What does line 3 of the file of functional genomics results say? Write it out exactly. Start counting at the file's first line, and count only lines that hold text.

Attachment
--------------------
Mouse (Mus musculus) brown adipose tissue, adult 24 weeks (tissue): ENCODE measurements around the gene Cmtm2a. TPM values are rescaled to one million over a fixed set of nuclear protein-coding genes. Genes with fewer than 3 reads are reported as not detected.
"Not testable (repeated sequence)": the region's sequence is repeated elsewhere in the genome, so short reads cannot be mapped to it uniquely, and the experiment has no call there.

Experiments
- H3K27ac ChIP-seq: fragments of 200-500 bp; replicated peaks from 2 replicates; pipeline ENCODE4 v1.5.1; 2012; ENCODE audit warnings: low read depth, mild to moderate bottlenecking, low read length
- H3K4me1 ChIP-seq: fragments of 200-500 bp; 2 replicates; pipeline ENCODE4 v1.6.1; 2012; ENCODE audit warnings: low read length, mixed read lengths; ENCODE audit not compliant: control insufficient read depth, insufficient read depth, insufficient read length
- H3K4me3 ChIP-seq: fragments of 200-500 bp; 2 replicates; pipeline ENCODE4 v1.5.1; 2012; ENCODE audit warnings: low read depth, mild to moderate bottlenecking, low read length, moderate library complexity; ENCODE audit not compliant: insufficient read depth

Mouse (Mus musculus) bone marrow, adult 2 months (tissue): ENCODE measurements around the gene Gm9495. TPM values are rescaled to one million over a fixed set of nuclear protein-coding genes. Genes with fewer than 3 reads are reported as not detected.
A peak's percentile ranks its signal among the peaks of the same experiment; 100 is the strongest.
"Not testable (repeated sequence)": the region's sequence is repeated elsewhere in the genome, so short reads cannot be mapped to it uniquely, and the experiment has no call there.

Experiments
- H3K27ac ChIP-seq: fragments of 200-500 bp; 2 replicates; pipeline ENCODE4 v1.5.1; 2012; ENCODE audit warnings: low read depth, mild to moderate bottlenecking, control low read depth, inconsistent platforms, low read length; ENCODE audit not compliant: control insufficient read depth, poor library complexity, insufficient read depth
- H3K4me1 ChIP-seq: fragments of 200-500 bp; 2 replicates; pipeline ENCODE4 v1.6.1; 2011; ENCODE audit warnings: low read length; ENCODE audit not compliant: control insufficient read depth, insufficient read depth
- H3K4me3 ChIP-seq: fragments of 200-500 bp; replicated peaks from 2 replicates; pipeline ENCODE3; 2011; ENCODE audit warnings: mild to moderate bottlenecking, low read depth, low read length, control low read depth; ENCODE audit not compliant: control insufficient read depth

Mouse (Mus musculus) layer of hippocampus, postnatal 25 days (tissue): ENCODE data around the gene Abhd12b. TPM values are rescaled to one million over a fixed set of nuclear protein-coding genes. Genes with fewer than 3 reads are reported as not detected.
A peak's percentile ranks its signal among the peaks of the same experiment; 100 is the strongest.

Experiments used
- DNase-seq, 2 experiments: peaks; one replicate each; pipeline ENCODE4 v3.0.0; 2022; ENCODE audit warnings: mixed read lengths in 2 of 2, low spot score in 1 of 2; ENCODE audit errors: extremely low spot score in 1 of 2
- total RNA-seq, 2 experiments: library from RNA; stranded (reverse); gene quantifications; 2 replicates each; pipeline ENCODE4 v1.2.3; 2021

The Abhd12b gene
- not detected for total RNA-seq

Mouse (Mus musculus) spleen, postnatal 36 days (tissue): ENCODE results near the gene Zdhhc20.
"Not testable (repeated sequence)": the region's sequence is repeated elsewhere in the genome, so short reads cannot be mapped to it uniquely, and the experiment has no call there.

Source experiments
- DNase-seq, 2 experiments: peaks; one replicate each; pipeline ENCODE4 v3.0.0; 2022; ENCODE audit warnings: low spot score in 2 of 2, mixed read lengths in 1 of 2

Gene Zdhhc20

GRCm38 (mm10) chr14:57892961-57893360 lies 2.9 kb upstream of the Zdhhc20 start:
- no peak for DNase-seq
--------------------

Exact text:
Experiments